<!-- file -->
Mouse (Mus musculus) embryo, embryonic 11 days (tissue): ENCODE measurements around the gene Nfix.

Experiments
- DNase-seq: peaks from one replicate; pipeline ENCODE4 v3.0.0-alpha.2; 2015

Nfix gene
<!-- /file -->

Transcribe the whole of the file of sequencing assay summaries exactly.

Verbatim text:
Mouse (Mus musculus) embryo, embryonic 11 days (tissue): ENCODE measurements around the gene Nfix.

Experiments
- DNase-seq: peaks from one replicate; pipeline ENCODE4 v3.0.0-alpha.2; 2015

Nfix gene